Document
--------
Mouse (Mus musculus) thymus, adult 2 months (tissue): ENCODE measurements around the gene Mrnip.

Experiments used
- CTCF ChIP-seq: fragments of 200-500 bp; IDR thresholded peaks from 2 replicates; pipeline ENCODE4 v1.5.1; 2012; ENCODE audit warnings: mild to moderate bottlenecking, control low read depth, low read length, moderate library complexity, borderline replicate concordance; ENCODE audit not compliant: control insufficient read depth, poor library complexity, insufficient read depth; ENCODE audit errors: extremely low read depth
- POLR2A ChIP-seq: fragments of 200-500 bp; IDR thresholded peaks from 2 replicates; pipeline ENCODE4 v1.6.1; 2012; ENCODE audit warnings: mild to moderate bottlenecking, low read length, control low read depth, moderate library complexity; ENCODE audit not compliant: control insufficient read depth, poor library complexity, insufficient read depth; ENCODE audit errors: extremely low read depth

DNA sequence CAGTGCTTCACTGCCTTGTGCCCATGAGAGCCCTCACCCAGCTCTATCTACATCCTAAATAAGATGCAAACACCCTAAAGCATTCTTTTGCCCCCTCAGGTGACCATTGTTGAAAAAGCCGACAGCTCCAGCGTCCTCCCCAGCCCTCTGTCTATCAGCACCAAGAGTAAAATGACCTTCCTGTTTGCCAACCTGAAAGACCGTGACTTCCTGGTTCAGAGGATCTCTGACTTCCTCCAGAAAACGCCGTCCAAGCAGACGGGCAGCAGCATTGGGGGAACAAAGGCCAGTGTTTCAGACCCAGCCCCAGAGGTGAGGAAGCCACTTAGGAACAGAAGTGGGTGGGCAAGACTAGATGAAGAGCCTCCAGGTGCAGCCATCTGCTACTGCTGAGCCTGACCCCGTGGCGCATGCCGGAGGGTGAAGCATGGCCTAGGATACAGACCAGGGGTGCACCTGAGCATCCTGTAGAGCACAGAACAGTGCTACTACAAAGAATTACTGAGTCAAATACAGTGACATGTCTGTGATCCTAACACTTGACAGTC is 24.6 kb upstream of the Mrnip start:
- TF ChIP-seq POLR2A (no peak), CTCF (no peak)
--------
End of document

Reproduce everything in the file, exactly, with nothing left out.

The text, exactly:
Mouse (Mus musculus) thymus, adult 2 months (tissue): ENCODE measurements around the gene Mrnip.

Experiments used
- CTCF ChIP-seq: fragments of 200-500 bp; IDR thresholded peaks from 2 replicates; pipeline ENCODE4 v1.5.1; 2012; ENCODE audit warnings: mild to moderate bottlenecking, control low read depth, low read length, moderate library complexity, borderline replicate concordance; ENCODE audit not compliant: control insufficient read depth, poor library complexity, insufficient read depth; ENCODE audit errors: extremely low read depth
- POLR2A ChIP-seq: fragments of 200-500 bp; IDR thresholded peaks from 2 replicates; pipeline ENCODE4 v1.6.1; 2012; ENCODE audit warnings: mild to moderate bottlenecking, low read length, control low read depth, moderate library complexity; ENCODE audit not compliant: control insufficient read depth, poor library complexity, insufficient read depth; ENCODE audit errors: extremely low read depth

DNA sequence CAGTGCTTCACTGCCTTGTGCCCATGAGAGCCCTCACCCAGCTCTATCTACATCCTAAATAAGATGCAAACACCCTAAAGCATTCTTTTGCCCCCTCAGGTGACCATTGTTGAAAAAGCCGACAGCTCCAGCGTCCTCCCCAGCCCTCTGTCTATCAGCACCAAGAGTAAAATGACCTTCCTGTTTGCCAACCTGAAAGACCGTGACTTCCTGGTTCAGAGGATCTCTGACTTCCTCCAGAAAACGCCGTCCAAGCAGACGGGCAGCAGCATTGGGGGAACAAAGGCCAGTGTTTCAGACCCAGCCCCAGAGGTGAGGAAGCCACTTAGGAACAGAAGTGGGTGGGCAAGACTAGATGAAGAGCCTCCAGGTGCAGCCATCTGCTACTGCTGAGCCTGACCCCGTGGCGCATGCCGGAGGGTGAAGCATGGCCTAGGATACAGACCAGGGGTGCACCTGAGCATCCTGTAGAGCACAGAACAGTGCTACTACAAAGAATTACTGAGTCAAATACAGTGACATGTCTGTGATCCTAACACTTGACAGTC is 24.6 kb upstream of the Mrnip start:
- TF ChIP-seq POLR2A (no peak), CTCF (no peak)